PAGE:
Setting Technical Boy’s own view of himself aside, we define him as one of the bad guys. Whatever fans he garners from his arrogant attitude are most likely going to be of the love-to-hate variety. Some, in fact, have already started comparing him to Joffrey from Game of Thrones, another entitled jerk with a penchant for violence.
“I’m under no illusion that as soon as the show comes out, a lot of people are not going to be enjoying what Tech Boy is up to, and that’s entirely fine,” Langley said, joking that cast mate Pablo Schreiber (a.k.a. Pornstache from Orange is the New Black) has already offered him advice on how to deal with being reviled. “I don’t know how people are going to respond, we’ll see. But I would very much think that a lot of people are essentially gonna be jumping on the, ‘Yeah, fuck that guy’ wagon. So we’ll see. And you know what? Great! That’s a visceral reaction.”
— Bryan Fuller (@BryanFuller) May 1, 2017
It’s a reaction, in fact, that the show seems as though it’s actively trying to cultivate. Technical Boy’s “fuck you” attitude, as Langley put it, is the one constant in his ever-changing appearance as he jumps from one piece of expensive wearable tech to the next (well, one of two constants—the other is Tech Boy’s synthetic toadskin vape pen, which he’s named “Toby”). And unlike many of the the impassive embodiments of technology who’ve plagued science fiction stories in the past, his reactions are very much those of a living thing. To put it back into Star Trek terms, he’s maybe not so much the Borg Queen as he is Lore, Data’s evil android twin from The Next Generation TV series.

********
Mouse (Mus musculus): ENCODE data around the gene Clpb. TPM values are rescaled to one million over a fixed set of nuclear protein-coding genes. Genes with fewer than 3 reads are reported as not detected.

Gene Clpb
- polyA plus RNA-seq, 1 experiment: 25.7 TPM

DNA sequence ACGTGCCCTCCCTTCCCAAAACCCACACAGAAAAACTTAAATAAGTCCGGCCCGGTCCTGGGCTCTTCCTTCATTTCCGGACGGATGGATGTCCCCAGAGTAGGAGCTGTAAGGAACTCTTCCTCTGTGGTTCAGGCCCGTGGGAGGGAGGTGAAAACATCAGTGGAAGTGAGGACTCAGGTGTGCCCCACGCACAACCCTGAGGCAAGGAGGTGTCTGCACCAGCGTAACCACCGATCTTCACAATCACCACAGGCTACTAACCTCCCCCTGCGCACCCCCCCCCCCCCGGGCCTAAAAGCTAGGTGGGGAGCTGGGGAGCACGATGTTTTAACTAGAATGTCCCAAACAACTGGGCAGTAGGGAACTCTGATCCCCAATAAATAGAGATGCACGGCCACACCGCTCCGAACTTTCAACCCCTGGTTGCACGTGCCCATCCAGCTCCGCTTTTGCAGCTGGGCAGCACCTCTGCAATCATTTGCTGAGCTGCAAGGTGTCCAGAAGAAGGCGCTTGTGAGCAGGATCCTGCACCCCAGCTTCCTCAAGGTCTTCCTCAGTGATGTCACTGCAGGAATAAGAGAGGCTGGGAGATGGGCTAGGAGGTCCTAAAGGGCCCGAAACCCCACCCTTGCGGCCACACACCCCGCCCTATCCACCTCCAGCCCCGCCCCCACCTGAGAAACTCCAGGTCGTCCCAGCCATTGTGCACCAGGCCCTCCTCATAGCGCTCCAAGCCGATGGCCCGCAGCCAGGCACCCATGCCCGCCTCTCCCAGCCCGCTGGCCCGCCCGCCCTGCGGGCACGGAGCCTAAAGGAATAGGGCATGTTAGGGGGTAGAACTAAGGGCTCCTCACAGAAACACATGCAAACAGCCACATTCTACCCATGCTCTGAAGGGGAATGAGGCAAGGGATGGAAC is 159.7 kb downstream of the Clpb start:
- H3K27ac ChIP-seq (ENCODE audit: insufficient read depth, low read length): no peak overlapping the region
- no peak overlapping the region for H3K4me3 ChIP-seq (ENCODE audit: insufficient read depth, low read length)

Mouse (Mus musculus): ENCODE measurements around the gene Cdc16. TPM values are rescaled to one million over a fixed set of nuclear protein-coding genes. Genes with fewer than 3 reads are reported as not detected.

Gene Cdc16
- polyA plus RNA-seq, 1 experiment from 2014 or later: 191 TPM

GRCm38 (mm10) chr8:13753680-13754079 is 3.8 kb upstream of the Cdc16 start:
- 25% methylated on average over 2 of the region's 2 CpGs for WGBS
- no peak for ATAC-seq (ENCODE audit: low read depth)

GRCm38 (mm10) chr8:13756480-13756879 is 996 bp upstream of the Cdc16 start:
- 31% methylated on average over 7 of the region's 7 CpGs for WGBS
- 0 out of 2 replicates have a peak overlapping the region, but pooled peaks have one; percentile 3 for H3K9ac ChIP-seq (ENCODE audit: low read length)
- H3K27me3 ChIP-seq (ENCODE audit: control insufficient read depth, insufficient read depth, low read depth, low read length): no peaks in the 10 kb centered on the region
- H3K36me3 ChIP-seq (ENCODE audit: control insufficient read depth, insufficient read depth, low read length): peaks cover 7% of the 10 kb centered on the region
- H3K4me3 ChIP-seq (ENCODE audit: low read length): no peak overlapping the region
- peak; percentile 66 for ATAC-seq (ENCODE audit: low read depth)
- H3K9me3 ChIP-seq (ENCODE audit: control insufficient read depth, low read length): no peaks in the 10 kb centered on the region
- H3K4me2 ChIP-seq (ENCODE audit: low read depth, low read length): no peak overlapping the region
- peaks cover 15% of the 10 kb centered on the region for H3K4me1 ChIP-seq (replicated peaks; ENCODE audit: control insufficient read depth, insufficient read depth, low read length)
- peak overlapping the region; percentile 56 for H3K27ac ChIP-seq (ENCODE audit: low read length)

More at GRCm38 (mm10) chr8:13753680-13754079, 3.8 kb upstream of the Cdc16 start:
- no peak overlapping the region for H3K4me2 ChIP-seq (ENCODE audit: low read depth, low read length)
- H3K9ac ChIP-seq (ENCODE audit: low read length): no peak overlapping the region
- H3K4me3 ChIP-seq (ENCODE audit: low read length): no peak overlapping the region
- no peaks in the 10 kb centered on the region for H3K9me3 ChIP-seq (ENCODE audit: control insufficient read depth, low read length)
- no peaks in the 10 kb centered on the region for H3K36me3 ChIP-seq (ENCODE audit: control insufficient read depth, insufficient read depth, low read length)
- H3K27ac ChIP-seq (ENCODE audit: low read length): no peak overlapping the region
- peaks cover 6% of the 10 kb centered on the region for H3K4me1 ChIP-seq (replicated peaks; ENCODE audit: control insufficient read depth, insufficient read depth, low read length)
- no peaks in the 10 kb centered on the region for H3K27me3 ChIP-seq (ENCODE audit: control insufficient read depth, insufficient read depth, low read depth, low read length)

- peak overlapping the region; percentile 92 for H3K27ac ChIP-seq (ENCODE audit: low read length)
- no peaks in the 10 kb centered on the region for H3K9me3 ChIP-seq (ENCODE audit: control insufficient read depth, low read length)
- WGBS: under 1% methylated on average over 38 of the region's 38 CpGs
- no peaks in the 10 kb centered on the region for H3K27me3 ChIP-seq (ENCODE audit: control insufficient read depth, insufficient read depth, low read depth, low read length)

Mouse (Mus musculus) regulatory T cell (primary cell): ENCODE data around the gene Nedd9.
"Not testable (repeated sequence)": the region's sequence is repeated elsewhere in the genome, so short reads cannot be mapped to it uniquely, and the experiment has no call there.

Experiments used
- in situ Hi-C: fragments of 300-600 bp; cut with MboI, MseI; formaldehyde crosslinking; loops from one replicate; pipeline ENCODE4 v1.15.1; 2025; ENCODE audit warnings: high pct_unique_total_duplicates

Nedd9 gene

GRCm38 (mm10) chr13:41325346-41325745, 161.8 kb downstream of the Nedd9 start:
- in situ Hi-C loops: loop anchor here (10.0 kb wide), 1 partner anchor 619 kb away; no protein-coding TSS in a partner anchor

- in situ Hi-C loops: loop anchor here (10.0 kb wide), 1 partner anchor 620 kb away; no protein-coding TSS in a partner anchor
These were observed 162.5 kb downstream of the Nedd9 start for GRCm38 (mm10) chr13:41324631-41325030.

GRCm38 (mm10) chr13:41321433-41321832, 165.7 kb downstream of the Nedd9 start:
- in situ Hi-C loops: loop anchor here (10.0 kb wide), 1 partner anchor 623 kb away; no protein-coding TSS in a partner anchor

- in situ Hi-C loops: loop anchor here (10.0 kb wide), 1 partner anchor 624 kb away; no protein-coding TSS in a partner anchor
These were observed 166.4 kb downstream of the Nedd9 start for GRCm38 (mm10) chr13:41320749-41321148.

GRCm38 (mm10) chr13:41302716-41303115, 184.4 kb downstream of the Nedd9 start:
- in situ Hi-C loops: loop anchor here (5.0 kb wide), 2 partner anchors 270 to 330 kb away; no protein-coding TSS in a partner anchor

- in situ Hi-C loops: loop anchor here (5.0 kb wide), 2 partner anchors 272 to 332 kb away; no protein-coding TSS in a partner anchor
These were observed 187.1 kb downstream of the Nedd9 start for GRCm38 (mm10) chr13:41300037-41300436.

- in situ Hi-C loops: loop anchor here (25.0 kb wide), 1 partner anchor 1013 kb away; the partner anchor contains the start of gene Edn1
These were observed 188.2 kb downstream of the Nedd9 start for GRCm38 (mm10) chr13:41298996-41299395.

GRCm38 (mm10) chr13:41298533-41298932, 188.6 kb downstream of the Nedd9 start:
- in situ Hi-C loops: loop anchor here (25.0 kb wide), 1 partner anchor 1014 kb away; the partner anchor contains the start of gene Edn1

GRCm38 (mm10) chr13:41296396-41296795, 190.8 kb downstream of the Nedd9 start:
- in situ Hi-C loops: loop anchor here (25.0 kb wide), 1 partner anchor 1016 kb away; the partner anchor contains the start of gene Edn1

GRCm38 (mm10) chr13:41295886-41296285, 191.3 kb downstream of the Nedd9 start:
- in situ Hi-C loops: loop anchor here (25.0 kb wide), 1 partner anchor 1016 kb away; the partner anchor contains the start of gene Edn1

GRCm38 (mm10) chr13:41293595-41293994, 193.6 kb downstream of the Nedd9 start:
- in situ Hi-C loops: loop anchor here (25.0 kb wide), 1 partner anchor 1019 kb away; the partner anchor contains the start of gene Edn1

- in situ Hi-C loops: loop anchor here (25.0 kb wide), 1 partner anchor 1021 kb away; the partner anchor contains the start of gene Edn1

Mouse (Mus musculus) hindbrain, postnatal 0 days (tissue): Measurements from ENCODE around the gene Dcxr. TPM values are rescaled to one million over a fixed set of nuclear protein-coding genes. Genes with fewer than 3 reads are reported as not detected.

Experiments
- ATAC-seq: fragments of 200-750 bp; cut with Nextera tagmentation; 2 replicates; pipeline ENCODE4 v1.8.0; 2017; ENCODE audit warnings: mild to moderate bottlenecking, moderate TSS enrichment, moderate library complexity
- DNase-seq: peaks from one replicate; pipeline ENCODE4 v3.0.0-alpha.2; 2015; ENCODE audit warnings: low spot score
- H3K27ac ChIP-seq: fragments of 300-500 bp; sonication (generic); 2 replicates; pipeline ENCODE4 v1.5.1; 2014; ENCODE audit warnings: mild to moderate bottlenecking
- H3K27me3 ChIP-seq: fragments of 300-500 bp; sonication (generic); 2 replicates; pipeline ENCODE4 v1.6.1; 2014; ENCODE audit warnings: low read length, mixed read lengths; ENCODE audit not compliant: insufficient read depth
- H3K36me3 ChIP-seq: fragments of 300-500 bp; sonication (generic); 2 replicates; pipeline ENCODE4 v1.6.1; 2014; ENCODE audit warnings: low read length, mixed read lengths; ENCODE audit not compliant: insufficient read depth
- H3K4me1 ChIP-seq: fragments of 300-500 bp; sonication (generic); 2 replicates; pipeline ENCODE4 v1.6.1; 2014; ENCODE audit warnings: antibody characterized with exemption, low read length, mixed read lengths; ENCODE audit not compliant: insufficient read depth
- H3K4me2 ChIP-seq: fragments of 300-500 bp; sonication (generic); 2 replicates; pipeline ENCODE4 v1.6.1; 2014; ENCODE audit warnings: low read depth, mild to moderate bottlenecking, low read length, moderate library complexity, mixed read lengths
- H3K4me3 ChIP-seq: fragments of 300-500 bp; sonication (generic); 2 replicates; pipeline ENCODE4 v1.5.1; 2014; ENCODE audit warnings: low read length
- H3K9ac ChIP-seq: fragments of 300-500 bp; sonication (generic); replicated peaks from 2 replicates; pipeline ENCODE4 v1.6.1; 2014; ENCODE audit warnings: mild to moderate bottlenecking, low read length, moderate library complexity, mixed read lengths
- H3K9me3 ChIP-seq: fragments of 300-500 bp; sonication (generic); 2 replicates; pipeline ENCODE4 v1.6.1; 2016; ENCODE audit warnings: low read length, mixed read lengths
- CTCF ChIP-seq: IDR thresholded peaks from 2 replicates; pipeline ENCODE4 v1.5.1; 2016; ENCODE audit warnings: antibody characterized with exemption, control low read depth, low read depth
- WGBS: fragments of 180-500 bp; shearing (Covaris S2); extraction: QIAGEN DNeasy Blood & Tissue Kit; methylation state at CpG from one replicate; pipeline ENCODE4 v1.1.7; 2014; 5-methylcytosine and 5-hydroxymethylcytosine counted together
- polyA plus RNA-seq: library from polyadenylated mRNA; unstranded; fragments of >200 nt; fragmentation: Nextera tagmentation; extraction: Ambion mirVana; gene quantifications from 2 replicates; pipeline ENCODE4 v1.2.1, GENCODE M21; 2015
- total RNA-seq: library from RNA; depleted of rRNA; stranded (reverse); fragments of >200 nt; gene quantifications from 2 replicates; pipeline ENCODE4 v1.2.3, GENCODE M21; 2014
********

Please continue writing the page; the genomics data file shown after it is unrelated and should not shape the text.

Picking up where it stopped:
“Tech Boy does feel–he’s a very emotional creature in many many ways,” Langley said. “Part of him is human, part of him is born of human belief. It has to be human, and while part of him is artificial, he also, at his essence, has got a story … Anyone who, in essence, is hurting someone else usually is coming from a place of pain. So getting to explore that in him, to try to establish his filter, that was very interesting in terms of character work—why he is the way he is. I really hope we get to explore that in further seasons.”
Until that happens, of course, at least he’ll have plenty of fun working alongside TV veterans like Gillian Anderson, Crispin Glover, and Ian McShane. “Getting to play one-on-one opposite Gillian is an absolute gift, just in the smallest interactions,” he said. “You can see the experience. You can see all the work they’ve done before. It’s all there. It’s hard to be anything other than just grateful.” Not a term that Technical Boy himself would probably ever use, but that’s why it’s called acting, right?
What did you think of Technical Boy’s first appearance in American Gods this past weekend? Whether you love him, hate him, or love to hate him, tell us all about it in the comments.